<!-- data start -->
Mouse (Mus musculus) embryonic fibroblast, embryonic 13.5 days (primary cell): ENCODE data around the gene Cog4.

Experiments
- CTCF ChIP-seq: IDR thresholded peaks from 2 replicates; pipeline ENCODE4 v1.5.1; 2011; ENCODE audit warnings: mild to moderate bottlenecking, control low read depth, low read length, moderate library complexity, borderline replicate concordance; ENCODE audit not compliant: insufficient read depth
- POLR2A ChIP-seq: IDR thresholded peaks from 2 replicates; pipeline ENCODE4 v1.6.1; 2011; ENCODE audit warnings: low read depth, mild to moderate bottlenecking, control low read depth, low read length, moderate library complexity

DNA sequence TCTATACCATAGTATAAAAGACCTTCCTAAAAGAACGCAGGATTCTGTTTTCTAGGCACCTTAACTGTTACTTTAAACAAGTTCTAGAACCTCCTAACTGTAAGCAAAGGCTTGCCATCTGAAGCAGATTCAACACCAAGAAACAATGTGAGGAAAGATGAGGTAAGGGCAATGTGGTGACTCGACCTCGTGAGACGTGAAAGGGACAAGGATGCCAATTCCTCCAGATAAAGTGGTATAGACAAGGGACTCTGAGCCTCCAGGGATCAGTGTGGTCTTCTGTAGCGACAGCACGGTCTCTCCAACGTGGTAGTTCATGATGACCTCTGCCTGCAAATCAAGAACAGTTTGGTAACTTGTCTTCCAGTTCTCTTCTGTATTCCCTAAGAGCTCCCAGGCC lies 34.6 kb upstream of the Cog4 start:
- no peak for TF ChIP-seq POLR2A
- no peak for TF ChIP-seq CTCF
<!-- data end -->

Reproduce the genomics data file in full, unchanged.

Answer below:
Mouse (Mus musculus) embryonic fibroblast, embryonic 13.5 days (primary cell): ENCODE data around the gene Cog4.

Experiments
- CTCF ChIP-seq: IDR thresholded peaks from 2 replicates; pipeline ENCODE4 v1.5.1; 2011; ENCODE audit warnings: mild to moderate bottlenecking, control low read depth, low read length, moderate library complexity, borderline replicate concordance; ENCODE audit not compliant: insufficient read depth
- POLR2A ChIP-seq: IDR thresholded peaks from 2 replicates; pipeline ENCODE4 v1.6.1; 2011; ENCODE audit warnings: low read depth, mild to moderate bottlenecking, control low read depth, low read length, moderate library complexity

DNA sequence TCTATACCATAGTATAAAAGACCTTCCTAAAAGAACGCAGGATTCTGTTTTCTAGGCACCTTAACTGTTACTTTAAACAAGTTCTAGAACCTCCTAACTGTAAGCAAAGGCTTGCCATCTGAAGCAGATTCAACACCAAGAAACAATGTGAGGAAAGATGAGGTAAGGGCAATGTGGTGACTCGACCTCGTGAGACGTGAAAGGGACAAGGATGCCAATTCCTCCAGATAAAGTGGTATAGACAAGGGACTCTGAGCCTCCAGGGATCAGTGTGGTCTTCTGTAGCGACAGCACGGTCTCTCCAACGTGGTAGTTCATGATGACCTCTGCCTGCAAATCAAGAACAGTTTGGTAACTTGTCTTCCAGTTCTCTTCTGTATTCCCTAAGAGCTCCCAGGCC lies 34.6 kb upstream of the Cog4 start:
- no peak for TF ChIP-seq POLR2A
- no peak for TF ChIP-seq CTCF